MLP Percentage: 56% I actually realized by watching this that I have, and always had, little interest in the fighting robot scene. There’s really nothing too it other than watching metal clang and explode. Don’t get me wrong, I love shit exploding and fighting as the next guy, but watching robots do it is kinda monotonous and silly. If Transformers Prime involved more human* conflicts, there maybe a deeper show in the works.
*ADULT humans. Those kids need to die.
GI Joe: Renegades: I’m aware a lot of people hate this show by the change of its premise: The Joes should not be outlaws, but awesome AMERICAN soldiers. Still, looking past all that, this is a fairly ambitious if bogged-down piece of entertainment. I happened to catch a 2-parter which created an origin for the ninja Snake-Eyes, and developed a backstory for a new anti-Joe squad. I kinda enjoyed the increase in overall stakes, and the animation worked, in a sub-par-Avatar-but-still-passable kind of way. The story kinda huffed and puffed its way through, and it was hilarious how everyone kept asking Snake-Eyes questions despite the fact he COULDN’T TALK BECAUSE HIS THROAT WAS CUT. It mistakes a gross misunderstanding as a complex conflict, and while it’ll create some interesting villains in the long run, it reeks of “we’ll be laughing about this later!” goofiness.
MLP Percentage: 60% All the characters were cookie cutter but this was the first cartoon I’ve seen where Duke, the leader, acted like a real leader. He didn’t just spout commands and save the day. He reacted to the constant and changing situations of the mission and his crew. The last time I’ve seen this was in Whedon’s Firefly with Malcolm Reynolds. It’s in good company.
Dan Vs: This show seems completely anathema to The Hub’s overall direction. This show is also what Allen Gregory should have been like. Dan, the main character, is a paranoid psychopath, who, upon getting annoyed with something, immediately wages an unholy war against it. It’s a funny premise, although it’s tricky to pull a 22-minute length comic bit against a concept, especially when you already beginning at level 10 in terms of reaction. (Ex: In “Dan Vs. Dancing,” it begins with him trying to blow up a dance studio. How do you get bigger than that? By kidnapping him and tossing him in a ghost town filled with dance-talented zombies!) But Dan is relentless in a sub-Master Shake kinda way, and the secondary characters are soft/crazy enough to “stick” with Dan despite his insanity – which is always hard to maintain in the realm of “why would anyone hang out with this guy.” There also seems to be some attempt to continuity, as the last episode simply ended with his cat missing. I would think they’ll be coming back to explain that.
MLP Percentage: 76% It’s a pretty crazy show, goofy enough to work fairly well, although it seems scatterbrained at times.
Pound Puppies: It takes a while – and I mean a WHILE – to stomach the awful Flash animation style, but if you can get past that, and the pretty basic premise, there’s actually a really charming show here. What makes this reboot work so well is that it doesn’t skirt the “orphan” angle here. The various canines that emerge from the Pound Puppies HQ are simply eager to be loved and accepted by their new owners, and that love isn’t always reciprocated. The dogs are innocent, and mostly are made worse by their owners, which is true in real life. One episode included a dog who believed his value as a pet was only in winning dog shows; another consisted of a dog who cheered on a newcomer pet despite the real fact he’d be replaced by her. It’s surprisingly deep for something that shouldn’t be, and on occasion has even more depth that MLP at times. (Yeah, I said it.)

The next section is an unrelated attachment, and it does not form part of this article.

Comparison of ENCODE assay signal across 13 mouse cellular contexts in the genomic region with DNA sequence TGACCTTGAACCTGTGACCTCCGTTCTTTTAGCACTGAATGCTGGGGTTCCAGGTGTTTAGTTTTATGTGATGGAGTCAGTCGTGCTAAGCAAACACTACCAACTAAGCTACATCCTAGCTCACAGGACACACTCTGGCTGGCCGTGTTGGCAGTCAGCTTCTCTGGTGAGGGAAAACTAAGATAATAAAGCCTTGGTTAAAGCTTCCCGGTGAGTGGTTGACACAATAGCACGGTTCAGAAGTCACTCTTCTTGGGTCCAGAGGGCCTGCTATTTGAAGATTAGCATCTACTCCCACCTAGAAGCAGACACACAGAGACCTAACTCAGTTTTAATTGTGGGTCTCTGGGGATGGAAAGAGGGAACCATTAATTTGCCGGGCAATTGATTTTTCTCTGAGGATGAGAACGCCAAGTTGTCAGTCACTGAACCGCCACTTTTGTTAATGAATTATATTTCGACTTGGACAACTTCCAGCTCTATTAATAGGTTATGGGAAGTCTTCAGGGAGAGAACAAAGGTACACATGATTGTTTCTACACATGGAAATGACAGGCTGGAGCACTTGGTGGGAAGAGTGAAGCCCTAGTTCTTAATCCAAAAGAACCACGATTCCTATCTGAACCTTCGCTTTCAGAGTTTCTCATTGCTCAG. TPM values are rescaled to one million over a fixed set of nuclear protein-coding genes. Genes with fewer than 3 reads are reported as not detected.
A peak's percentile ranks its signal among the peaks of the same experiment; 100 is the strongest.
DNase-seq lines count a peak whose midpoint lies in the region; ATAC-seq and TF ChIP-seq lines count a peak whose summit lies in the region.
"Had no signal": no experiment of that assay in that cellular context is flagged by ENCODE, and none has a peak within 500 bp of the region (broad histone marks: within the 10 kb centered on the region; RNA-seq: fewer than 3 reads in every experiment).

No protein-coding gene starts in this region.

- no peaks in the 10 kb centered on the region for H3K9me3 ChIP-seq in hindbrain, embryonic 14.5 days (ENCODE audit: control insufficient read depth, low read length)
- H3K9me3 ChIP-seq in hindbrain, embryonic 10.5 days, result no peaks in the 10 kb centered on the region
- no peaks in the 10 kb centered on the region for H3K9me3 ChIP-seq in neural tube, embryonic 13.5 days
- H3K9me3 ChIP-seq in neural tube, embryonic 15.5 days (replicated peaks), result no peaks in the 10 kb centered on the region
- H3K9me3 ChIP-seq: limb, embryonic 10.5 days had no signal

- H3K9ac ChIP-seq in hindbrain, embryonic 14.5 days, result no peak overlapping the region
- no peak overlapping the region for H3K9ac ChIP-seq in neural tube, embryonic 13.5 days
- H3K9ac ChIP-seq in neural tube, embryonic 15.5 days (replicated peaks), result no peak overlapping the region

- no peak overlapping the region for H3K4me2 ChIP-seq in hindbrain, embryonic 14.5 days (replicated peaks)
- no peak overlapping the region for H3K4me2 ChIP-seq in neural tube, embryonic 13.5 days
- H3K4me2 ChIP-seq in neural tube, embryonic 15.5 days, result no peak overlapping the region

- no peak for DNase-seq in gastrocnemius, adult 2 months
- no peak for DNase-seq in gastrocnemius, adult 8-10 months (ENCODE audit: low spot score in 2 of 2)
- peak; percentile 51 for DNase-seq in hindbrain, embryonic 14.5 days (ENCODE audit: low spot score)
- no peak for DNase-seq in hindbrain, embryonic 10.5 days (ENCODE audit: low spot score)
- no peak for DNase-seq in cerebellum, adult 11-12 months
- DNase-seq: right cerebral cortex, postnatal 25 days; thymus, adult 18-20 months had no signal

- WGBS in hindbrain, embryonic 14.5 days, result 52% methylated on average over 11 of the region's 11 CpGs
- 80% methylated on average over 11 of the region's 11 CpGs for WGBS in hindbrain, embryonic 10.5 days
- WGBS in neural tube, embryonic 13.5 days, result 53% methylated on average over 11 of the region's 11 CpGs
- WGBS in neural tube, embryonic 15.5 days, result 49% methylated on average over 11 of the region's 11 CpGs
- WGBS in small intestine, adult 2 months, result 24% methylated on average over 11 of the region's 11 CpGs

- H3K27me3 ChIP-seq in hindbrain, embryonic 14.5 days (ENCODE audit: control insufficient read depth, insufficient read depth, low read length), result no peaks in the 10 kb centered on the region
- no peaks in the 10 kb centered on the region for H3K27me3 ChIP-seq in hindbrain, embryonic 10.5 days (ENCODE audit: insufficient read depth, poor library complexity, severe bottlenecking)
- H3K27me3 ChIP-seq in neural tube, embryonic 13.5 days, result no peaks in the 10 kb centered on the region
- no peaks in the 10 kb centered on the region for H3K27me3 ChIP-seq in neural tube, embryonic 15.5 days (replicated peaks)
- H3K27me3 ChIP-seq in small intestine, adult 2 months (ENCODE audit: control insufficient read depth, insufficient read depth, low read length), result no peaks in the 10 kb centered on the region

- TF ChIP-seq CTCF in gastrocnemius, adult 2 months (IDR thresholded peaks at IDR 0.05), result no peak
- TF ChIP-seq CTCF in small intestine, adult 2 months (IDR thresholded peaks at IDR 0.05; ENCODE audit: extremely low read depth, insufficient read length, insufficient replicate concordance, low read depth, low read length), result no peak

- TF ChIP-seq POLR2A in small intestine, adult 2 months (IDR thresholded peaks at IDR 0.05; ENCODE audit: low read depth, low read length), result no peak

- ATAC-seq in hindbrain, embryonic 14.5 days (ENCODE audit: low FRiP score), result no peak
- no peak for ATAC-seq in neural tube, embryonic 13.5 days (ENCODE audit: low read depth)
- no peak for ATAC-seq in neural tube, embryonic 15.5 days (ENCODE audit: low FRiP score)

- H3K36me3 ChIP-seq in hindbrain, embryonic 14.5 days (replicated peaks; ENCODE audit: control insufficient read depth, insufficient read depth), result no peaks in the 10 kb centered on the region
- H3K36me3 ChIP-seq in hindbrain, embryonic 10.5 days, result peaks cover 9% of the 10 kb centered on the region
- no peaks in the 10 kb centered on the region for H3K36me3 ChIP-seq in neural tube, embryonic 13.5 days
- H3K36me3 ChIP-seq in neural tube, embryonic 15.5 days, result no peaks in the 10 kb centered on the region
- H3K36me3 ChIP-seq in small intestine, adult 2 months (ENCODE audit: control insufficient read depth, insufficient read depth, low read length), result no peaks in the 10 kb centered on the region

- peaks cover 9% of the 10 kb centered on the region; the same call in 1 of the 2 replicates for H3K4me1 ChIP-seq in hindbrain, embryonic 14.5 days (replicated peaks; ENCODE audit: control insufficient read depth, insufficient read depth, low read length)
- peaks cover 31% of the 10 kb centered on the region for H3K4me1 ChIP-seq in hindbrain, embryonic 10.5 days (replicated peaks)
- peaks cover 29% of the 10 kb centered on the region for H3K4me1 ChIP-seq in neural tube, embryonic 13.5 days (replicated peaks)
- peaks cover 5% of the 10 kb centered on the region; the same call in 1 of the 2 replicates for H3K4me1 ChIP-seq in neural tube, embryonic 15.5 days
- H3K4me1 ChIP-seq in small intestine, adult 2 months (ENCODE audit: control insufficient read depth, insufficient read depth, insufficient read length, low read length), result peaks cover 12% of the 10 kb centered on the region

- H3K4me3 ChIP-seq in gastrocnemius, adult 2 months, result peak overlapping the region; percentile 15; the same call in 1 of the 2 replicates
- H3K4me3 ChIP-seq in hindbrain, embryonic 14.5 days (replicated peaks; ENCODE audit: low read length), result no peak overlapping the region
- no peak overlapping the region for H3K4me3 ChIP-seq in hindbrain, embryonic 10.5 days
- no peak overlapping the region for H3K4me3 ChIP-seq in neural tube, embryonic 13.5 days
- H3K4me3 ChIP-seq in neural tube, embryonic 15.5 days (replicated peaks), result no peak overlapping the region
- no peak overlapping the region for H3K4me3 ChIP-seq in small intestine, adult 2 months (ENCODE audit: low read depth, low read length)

MLP Percentage: 94% If you ever lost a pet due to a tough decision or because of higher authority decreeing it, it’ll hit close to home. It’s also somewhat amusing (in a cute, classic way), and I actually will add this to my MLP weekly watch. Speaking of which…
SURPRISE REVIEW: MLP, Season 2: I’m actually really surprised people are enjoying this season in any way, despite the fact that it’s slowly becoming the pandering, shallow show that season 1 did such a good job to avoid. “Secret of My Excess” and “The Return of Harmony” were charming and inspired, but all the characters, who were more than their stereotypes, are becoming their stereotypes, to the point that they’re putting people’s lives in danger; Twilight’s insanity in “Lesson Zero,” Pinkie’s lack of responsibility in “Baby Cakes,” Applejack’s pride in “The Last Roundup,” and Rainbow Dash’s eccentricities in “May the Best Pet Win” AND “Mysterious Mare Do Well.” Rarity didn’t threaten any lives, but she’s definitely went from caring-with-high-tastes to arrogant drama queen. And Fluttershy… well, not for nothing, but she was fairly one-note in the first season. I kinda figured there wouldn’t be too many episodes starring her in this season.
MLP Percentage (based against season 1): 42%. Sorry, I’m not feeling this season at all save for one or two episodes. Conflicts should come from ponies coming into conflict with each other or legitimate forces, not childish personal issues based on life lessons – that’s what the annoying Cutie Mark Crusaders are for.